A Life Interest Trust gives someone an interest in a trust asset for the duration of their life and when that person dies the assets pass on to someone else. The person who has the interest for their lifetime is known as the life tenant. The person who receives the asset after the life tenant dies is known as the remainderman.
For example, a Life Interest Trust gives £20,000 for the lifetime of A, and on A's death to B. This means that whilst ever A is alive he will receive the income which is generated by the £20,000. On A's death, the capital which remains passes to B. B will, therefore, receive £20,000 as there will not have been any growth on the money as A received all interest but the monies have been safeguarded to pass to B. A is not entitled to any of the Capital.
Life Interest Trusts are often incorporated into Wills in order to deal with Asset Protection and to protect your assets when in a second marriage. They can also be used to try and protect assets in case someone goes into a Care Home.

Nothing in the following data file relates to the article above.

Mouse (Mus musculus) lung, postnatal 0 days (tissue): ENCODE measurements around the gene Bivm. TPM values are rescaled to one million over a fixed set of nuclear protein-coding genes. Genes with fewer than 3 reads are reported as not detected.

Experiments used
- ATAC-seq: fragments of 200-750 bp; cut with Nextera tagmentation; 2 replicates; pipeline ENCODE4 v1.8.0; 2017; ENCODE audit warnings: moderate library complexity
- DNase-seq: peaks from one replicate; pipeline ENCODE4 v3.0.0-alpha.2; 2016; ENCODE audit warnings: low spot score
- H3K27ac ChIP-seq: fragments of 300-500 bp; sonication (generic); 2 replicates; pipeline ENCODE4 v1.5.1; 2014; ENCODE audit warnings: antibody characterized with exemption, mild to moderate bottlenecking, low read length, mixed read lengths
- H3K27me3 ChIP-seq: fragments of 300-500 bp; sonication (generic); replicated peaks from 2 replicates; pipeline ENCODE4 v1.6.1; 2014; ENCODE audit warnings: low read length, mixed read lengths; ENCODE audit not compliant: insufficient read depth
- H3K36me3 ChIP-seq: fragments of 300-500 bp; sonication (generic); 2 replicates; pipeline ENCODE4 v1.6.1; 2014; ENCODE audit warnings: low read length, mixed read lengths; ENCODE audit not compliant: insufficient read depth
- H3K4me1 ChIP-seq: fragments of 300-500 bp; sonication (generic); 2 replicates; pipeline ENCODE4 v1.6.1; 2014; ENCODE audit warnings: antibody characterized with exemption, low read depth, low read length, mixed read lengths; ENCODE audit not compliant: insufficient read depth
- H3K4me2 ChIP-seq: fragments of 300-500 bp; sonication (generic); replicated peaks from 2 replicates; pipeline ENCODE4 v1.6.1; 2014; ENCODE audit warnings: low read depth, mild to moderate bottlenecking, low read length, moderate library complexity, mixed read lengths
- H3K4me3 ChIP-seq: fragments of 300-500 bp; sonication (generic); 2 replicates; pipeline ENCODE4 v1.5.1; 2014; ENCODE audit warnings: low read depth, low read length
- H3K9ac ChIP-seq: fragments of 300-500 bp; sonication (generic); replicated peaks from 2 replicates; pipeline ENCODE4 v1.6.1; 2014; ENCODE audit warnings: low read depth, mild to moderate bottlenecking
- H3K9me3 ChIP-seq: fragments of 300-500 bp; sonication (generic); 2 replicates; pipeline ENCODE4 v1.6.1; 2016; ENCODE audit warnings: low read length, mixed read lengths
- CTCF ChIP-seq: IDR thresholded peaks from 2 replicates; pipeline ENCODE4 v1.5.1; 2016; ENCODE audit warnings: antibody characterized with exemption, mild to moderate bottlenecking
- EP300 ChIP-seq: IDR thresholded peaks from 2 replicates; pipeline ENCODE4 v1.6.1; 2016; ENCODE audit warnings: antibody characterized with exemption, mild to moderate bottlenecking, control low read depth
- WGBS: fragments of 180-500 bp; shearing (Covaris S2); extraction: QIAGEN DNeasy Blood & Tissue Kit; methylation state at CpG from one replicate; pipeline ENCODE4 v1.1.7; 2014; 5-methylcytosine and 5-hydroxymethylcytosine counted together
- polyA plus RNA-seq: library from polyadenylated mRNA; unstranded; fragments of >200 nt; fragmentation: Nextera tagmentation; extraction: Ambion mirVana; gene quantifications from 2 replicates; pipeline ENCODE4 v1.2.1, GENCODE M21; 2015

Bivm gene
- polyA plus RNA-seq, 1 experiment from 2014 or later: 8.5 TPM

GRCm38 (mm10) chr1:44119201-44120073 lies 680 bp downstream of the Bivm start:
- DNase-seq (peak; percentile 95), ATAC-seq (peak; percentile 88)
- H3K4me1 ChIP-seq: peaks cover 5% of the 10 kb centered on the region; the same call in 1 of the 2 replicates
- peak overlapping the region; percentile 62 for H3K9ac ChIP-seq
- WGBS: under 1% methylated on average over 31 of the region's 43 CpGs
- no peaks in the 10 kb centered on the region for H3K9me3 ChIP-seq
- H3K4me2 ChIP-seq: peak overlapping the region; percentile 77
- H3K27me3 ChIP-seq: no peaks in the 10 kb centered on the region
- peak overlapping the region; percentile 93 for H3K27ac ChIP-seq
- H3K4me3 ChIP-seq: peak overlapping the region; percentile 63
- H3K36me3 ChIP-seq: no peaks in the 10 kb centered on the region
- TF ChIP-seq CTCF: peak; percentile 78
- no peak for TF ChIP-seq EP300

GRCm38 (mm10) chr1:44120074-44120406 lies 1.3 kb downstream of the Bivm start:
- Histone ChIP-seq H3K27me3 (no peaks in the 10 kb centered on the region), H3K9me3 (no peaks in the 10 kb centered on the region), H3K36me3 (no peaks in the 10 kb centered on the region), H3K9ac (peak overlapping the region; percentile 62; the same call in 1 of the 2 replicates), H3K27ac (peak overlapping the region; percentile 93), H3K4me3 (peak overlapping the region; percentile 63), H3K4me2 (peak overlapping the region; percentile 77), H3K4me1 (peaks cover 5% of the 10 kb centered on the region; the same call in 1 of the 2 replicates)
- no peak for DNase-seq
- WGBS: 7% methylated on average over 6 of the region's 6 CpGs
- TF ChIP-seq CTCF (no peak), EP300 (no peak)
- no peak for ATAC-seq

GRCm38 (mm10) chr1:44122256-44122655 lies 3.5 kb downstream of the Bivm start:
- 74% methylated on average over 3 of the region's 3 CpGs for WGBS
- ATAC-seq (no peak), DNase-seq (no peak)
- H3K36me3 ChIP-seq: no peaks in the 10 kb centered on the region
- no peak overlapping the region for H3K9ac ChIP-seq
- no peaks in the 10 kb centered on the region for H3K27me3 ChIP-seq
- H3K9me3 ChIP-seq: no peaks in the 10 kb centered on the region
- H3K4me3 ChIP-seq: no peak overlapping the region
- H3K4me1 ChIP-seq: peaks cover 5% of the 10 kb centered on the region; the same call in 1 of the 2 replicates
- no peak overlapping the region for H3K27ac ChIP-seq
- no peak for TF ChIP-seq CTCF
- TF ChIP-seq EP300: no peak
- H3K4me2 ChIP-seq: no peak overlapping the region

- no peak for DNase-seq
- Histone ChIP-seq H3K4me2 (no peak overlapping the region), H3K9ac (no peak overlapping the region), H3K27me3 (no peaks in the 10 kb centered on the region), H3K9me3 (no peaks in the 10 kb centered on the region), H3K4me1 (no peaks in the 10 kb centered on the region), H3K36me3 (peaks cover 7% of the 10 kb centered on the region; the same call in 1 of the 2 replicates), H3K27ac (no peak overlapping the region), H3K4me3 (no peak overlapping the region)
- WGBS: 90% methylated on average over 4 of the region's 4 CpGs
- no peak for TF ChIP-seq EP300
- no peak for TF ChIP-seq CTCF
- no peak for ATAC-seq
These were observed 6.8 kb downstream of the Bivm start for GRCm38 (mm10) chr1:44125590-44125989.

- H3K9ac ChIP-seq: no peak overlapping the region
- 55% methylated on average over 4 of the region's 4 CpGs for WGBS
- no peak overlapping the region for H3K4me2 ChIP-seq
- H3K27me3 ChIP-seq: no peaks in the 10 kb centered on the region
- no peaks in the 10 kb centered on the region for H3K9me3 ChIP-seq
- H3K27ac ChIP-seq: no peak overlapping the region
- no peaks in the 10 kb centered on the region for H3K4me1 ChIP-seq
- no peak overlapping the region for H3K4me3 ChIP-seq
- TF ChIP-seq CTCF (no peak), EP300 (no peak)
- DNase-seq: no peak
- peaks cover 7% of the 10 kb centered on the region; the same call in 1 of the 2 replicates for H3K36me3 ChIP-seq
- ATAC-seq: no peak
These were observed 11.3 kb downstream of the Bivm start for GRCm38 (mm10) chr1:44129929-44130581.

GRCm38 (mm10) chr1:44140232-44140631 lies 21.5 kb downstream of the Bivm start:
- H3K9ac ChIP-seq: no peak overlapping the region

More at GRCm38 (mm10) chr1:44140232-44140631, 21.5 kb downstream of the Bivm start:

If you have children from a previous relationship it can often be quite difficult to know what the best thing to do is. You wish to provide for your new spouse while at the same time ensuring that your children get what was yours. If your new spouse was to remarry or has children of their own you would probably want to make sure that your assets pass back to your children. A Life Interest Trust can help this happen.
Life Interest Trusts are a fantastic way of safeguarding your assets and passing on any inheritance. However, because of the complexities involved it is essential that they are written by a professional as any errors can cause the whole trust to fail.
Trusts can be very complex documents but can also be essential in order to ensure that the best possible solution is offered to all your concerns.
It is essential to take professional advice before entering into a trust as there can be tax implications of placing assets within trusts.
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There are numerous types of trust available, the most common types are: